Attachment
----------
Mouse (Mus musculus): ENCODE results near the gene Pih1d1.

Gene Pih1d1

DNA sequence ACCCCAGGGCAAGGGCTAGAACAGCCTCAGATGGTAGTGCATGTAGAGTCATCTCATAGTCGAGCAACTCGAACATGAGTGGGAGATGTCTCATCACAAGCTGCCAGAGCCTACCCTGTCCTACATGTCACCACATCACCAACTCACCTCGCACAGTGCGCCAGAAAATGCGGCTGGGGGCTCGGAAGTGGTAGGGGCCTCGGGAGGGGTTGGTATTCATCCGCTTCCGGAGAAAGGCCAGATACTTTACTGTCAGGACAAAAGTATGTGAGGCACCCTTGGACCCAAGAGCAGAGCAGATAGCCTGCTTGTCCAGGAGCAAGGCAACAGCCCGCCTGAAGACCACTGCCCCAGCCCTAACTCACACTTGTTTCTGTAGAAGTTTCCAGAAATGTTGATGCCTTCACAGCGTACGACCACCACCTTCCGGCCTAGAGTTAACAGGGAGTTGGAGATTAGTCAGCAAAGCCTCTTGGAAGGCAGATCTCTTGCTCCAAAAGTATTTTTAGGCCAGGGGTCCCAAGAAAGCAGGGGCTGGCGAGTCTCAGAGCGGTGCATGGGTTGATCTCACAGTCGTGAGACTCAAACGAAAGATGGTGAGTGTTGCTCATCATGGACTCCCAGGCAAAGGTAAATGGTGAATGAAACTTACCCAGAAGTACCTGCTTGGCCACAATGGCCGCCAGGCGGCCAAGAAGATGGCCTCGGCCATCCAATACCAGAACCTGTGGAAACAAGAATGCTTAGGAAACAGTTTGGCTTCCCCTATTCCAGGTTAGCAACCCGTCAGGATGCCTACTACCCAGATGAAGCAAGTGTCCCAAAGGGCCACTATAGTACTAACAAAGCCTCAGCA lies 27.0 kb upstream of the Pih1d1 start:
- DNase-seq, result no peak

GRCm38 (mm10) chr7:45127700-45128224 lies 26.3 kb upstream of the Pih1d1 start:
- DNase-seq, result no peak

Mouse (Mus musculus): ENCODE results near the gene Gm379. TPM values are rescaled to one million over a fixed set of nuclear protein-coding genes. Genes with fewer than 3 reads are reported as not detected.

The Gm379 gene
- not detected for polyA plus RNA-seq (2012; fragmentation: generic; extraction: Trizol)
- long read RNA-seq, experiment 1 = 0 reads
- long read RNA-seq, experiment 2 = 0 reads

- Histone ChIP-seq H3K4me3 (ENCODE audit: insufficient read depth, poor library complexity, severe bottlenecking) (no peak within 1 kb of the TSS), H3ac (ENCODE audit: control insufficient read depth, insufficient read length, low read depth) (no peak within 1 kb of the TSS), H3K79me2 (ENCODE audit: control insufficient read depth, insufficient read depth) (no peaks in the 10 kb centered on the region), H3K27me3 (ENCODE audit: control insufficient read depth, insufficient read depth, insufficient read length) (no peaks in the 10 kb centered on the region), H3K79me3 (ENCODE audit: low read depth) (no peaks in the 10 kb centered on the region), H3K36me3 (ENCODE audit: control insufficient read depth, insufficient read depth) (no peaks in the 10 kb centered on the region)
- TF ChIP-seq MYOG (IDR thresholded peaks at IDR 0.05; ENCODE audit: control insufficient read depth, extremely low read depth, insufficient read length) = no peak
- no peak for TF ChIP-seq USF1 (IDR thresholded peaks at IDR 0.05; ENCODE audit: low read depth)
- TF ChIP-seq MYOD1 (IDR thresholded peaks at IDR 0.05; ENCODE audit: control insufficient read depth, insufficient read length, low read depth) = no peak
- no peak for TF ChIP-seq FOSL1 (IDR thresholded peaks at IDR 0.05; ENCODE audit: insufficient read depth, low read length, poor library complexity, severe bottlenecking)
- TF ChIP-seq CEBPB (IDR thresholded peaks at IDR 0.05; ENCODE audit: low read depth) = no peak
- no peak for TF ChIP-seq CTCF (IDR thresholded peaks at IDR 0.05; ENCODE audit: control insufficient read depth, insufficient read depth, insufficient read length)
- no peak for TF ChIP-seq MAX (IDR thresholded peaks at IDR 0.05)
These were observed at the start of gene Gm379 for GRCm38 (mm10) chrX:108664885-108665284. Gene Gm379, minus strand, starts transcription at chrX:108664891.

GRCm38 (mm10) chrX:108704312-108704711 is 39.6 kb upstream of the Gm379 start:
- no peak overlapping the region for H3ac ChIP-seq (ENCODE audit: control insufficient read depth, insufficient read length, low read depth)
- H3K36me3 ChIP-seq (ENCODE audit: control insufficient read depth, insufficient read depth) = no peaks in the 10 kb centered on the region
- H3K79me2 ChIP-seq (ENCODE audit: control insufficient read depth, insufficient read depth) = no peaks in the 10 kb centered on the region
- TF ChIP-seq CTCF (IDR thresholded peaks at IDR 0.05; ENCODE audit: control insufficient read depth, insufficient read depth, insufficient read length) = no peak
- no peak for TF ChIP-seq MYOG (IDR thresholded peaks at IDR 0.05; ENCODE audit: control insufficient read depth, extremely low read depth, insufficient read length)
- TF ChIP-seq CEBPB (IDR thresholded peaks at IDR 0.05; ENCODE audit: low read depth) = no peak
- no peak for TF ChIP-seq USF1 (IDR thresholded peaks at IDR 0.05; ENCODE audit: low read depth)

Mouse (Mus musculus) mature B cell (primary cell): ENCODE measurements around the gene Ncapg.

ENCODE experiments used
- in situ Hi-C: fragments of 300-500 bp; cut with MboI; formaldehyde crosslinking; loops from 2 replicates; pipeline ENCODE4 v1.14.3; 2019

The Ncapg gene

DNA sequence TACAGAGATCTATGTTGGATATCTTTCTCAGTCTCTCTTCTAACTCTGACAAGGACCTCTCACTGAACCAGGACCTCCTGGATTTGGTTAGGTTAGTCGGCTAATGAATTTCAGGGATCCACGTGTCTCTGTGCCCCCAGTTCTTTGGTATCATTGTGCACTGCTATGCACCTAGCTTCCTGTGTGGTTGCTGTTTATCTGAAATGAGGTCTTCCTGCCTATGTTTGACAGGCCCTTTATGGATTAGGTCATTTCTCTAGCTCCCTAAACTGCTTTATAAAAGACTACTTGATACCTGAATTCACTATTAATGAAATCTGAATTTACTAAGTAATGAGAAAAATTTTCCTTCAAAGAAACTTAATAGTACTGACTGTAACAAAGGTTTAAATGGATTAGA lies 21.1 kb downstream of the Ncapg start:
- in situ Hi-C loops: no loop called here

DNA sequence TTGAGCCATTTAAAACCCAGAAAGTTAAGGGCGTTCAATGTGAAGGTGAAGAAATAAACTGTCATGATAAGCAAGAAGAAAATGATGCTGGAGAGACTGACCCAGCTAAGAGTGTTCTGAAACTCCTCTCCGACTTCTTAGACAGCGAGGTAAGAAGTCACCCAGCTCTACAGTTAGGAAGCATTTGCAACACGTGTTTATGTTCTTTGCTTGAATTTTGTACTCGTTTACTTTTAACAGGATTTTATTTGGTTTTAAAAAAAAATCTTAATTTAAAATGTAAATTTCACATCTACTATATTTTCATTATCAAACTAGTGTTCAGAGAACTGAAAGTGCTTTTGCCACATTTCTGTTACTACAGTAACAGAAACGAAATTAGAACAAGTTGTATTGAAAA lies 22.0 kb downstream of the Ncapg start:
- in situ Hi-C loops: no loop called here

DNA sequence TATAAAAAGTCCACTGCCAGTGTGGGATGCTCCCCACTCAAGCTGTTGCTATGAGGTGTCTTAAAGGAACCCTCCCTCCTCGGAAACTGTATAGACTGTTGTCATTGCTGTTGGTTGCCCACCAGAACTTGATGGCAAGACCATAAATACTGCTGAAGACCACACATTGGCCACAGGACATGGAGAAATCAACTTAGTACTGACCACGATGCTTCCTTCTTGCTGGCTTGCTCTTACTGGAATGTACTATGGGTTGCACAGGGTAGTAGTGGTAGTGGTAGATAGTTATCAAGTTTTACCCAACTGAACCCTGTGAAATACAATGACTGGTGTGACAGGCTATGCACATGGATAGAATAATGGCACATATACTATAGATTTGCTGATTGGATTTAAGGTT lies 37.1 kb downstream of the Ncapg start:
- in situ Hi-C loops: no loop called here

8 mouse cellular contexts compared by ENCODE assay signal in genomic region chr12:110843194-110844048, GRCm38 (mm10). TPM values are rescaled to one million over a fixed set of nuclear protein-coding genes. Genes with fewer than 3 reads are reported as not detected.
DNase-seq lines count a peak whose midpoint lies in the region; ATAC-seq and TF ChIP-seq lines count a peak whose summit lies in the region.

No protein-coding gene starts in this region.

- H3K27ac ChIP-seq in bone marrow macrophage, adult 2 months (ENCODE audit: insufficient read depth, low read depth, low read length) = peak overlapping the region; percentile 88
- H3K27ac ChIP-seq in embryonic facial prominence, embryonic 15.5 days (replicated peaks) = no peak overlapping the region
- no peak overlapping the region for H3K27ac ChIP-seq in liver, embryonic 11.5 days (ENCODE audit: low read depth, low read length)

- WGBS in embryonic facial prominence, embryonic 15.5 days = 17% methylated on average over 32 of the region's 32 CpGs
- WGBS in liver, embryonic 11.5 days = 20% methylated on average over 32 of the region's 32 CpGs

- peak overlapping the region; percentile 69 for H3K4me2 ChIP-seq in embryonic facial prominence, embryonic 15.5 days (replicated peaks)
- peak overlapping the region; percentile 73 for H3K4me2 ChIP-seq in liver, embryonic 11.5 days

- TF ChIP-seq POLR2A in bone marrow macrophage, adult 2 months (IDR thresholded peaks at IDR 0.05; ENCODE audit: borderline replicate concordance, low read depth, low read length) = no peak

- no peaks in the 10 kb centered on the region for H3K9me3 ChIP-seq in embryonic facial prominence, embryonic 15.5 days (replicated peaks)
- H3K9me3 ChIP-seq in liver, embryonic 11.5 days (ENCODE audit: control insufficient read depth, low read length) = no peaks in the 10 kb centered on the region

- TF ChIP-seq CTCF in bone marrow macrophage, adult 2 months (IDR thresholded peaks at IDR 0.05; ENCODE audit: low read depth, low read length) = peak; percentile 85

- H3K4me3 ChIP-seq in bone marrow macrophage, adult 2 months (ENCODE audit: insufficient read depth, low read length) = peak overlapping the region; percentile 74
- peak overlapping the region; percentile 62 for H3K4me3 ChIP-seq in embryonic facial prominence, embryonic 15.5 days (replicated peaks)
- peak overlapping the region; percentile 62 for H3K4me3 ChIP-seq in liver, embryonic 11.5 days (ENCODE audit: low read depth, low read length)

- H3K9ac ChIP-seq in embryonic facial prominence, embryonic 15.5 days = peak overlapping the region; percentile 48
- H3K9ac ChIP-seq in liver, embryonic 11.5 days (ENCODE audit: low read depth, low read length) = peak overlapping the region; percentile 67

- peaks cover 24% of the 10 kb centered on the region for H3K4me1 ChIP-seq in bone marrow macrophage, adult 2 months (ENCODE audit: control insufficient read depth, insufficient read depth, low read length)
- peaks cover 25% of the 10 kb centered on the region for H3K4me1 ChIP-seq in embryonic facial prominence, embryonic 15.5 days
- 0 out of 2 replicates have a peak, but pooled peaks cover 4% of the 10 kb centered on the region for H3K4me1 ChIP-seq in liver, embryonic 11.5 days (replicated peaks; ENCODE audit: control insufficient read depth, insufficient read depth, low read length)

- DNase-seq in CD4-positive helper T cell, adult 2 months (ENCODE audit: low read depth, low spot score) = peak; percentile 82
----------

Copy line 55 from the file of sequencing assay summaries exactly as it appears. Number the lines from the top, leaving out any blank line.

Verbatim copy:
- peak overlapping the region; percentile 62 for H3K4me3 ChIP-seq in liver, embryonic 11.5 days (ENCODE audit: low read depth, low read length)